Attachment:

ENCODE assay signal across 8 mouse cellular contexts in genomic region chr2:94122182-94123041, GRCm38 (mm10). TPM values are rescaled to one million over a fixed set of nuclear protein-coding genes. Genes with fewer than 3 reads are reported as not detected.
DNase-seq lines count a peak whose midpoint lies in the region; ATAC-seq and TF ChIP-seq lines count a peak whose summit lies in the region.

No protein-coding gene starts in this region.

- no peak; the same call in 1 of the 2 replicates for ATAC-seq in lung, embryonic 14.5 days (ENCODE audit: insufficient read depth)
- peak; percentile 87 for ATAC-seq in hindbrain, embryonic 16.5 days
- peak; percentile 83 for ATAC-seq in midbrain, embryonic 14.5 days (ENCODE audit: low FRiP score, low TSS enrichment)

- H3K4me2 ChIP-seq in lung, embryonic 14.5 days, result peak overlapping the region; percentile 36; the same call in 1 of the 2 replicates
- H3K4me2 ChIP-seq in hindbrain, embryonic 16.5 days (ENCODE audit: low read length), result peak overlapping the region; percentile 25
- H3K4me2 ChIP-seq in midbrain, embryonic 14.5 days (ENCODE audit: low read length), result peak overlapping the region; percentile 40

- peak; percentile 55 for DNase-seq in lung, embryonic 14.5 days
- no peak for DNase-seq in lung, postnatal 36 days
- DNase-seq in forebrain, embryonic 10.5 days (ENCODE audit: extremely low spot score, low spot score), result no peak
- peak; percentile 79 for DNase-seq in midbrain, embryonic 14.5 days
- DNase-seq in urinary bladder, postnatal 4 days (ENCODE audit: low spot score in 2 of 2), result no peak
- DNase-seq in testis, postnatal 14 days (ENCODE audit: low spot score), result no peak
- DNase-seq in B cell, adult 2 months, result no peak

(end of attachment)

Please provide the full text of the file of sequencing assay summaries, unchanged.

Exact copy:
ENCODE assay signal across 8 mouse cellular contexts in genomic region chr2:94122182-94123041, GRCm38 (mm10). TPM values are rescaled to one million over a fixed set of nuclear protein-coding genes. Genes with fewer than 3 reads are reported as not detected.
DNase-seq lines count a peak whose midpoint lies in the region; ATAC-seq and TF ChIP-seq lines count a peak whose summit lies in the region.

No protein-coding gene starts in this region.

- no peak; the same call in 1 of the 2 replicates for ATAC-seq in lung, embryonic 14.5 days (ENCODE audit: insufficient read depth)
- peak; percentile 87 for ATAC-seq in hindbrain, embryonic 16.5 days
- peak; percentile 83 for ATAC-seq in midbrain, embryonic 14.5 days (ENCODE audit: low FRiP score, low TSS enrichment)

- H3K4me2 ChIP-seq in lung, embryonic 14.5 days, result peak overlapping the region; percentile 36; the same call in 1 of the 2 replicates
- H3K4me2 ChIP-seq in hindbrain, embryonic 16.5 days (ENCODE audit: low read length), result peak overlapping the region; percentile 25
- H3K4me2 ChIP-seq in midbrain, embryonic 14.5 days (ENCODE audit: low read length), result peak overlapping the region; percentile 40

- peak; percentile 55 for DNase-seq in lung, embryonic 14.5 days
- no peak for DNase-seq in lung, postnatal 36 days
- DNase-seq in forebrain, embryonic 10.5 days (ENCODE audit: extremely low spot score, low spot score), result no peak
- peak; percentile 79 for DNase-seq in midbrain, embryonic 14.5 days
- DNase-seq in urinary bladder, postnatal 4 days (ENCODE audit: low spot score in 2 of 2), result no peak
- DNase-seq in testis, postnatal 14 days (ENCODE audit: low spot score), result no peak
- DNase-seq in B cell, adult 2 months, result no peak